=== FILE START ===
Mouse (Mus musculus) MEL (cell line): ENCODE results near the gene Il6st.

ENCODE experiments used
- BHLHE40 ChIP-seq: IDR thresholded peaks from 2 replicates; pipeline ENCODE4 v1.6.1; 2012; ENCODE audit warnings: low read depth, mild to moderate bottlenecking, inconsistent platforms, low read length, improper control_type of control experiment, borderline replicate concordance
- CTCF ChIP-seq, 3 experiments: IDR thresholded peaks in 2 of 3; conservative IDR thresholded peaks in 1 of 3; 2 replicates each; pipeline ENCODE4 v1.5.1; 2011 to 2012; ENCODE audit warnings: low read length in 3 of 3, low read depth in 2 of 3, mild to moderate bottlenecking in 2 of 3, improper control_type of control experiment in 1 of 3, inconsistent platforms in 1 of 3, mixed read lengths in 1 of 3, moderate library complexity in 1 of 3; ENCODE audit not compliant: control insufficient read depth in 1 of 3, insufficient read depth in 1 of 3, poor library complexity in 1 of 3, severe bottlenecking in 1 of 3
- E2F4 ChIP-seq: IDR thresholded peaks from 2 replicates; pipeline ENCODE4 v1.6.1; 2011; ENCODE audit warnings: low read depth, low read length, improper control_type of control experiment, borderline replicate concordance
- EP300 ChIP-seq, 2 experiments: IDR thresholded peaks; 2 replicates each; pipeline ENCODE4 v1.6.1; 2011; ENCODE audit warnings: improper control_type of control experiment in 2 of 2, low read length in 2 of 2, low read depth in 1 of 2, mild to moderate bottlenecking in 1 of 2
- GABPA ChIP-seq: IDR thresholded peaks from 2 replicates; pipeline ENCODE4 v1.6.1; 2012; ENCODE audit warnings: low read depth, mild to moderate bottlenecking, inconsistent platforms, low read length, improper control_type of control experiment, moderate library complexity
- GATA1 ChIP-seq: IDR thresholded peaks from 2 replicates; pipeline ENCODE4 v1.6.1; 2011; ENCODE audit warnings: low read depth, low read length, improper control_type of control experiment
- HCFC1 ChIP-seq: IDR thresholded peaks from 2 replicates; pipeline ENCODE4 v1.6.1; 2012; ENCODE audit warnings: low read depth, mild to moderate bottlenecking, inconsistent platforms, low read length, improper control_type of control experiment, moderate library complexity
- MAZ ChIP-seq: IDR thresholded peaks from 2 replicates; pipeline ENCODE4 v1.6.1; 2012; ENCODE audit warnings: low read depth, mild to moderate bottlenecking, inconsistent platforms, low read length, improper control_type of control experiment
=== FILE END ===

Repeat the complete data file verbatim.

Mouse (Mus musculus) MEL (cell line): ENCODE results near the gene Il6st.

ENCODE experiments used
- BHLHE40 ChIP-seq: IDR thresholded peaks from 2 replicates; pipeline ENCODE4 v1.6.1; 2012; ENCODE audit warnings: low read depth, mild to moderate bottlenecking, inconsistent platforms, low read length, improper control_type of control experiment, borderline replicate concordance
- CTCF ChIP-seq, 3 experiments: IDR thresholded peaks in 2 of 3; conservative IDR thresholded peaks in 1 of 3; 2 replicates each; pipeline ENCODE4 v1.5.1; 2011 to 2012; ENCODE audit warnings: low read length in 3 of 3, low read depth in 2 of 3, mild to moderate bottlenecking in 2 of 3, improper control_type of control experiment in 1 of 3, inconsistent platforms in 1 of 3, mixed read lengths in 1 of 3, moderate library complexity in 1 of 3; ENCODE audit not compliant: control insufficient read depth in 1 of 3, insufficient read depth in 1 of 3, poor library complexity in 1 of 3, severe bottlenecking in 1 of 3
- E2F4 ChIP-seq: IDR thresholded peaks from 2 replicates; pipeline ENCODE4 v1.6.1; 2011; ENCODE audit warnings: low read depth, low read length, improper control_type of control experiment, borderline replicate concordance
- EP300 ChIP-seq, 2 experiments: IDR thresholded peaks; 2 replicates each; pipeline ENCODE4 v1.6.1; 2011; ENCODE audit warnings: improper control_type of control experiment in 2 of 2, low read length in 2 of 2, low read depth in 1 of 2, mild to moderate bottlenecking in 1 of 2
- GABPA ChIP-seq: IDR thresholded peaks from 2 replicates; pipeline ENCODE4 v1.6.1; 2012; ENCODE audit warnings: low read depth, mild to moderate bottlenecking, inconsistent platforms, low read length, improper control_type of control experiment, moderate library complexity
- GATA1 ChIP-seq: IDR thresholded peaks from 2 replicates; pipeline ENCODE4 v1.6.1; 2011; ENCODE audit warnings: low read depth, low read length, improper control_type of control experiment
- HCFC1 ChIP-seq: IDR thresholded peaks from 2 replicates; pipeline ENCODE4 v1.6.1; 2012; ENCODE audit warnings: low read depth, mild to moderate bottlenecking, inconsistent platforms, low read length, improper control_type of control experiment, moderate library complexity
- MAZ ChIP-seq: IDR thresholded peaks from 2 replicates; pipeline ENCODE4 v1.6.1; 2012; ENCODE audit warnings: low read depth, mild to moderate bottlenecking, inconsistent platforms, low read length, improper control_type of control experiment